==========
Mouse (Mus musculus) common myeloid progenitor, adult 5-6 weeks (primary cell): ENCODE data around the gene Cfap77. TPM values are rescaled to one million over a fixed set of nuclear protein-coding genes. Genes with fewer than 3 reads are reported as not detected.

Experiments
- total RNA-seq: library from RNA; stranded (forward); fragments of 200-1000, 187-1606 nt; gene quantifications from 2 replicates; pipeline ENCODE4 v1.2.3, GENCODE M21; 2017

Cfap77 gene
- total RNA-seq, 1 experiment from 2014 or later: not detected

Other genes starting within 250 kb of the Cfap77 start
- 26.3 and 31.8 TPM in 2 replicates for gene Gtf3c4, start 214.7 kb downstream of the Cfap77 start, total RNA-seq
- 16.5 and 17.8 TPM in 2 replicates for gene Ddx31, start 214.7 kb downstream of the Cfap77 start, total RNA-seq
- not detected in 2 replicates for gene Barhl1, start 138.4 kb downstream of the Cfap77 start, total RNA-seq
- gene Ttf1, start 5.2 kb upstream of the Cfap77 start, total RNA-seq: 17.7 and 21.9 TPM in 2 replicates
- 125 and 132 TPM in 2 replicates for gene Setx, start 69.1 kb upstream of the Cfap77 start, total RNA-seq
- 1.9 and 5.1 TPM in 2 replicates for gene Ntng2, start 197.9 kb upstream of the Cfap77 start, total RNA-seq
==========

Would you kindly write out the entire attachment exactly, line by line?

Mouse (Mus musculus) common myeloid progenitor, adult 5-6 weeks (primary cell): ENCODE data around the gene Cfap77. TPM values are rescaled to one million over a fixed set of nuclear protein-coding genes. Genes with fewer than 3 reads are reported as not detected.

Experiments
- total RNA-seq: library from RNA; stranded (forward); fragments of 200-1000, 187-1606 nt; gene quantifications from 2 replicates; pipeline ENCODE4 v1.2.3, GENCODE M21; 2017

Cfap77 gene
- total RNA-seq, 1 experiment from 2014 or later: not detected

Other genes starting within 250 kb of the Cfap77 start
- 26.3 and 31.8 TPM in 2 replicates for gene Gtf3c4, start 214.7 kb downstream of the Cfap77 start, total RNA-seq
- 16.5 and 17.8 TPM in 2 replicates for gene Ddx31, start 214.7 kb downstream of the Cfap77 start, total RNA-seq
- not detected in 2 replicates for gene Barhl1, start 138.4 kb downstream of the Cfap77 start, total RNA-seq
- gene Ttf1, start 5.2 kb upstream of the Cfap77 start, total RNA-seq: 17.7 and 21.9 TPM in 2 replicates
- 125 and 132 TPM in 2 replicates for gene Setx, start 69.1 kb upstream of the Cfap77 start, total RNA-seq
- 1.9 and 5.1 TPM in 2 replicates for gene Ntng2, start 197.9 kb upstream of the Cfap77 start, total RNA-seq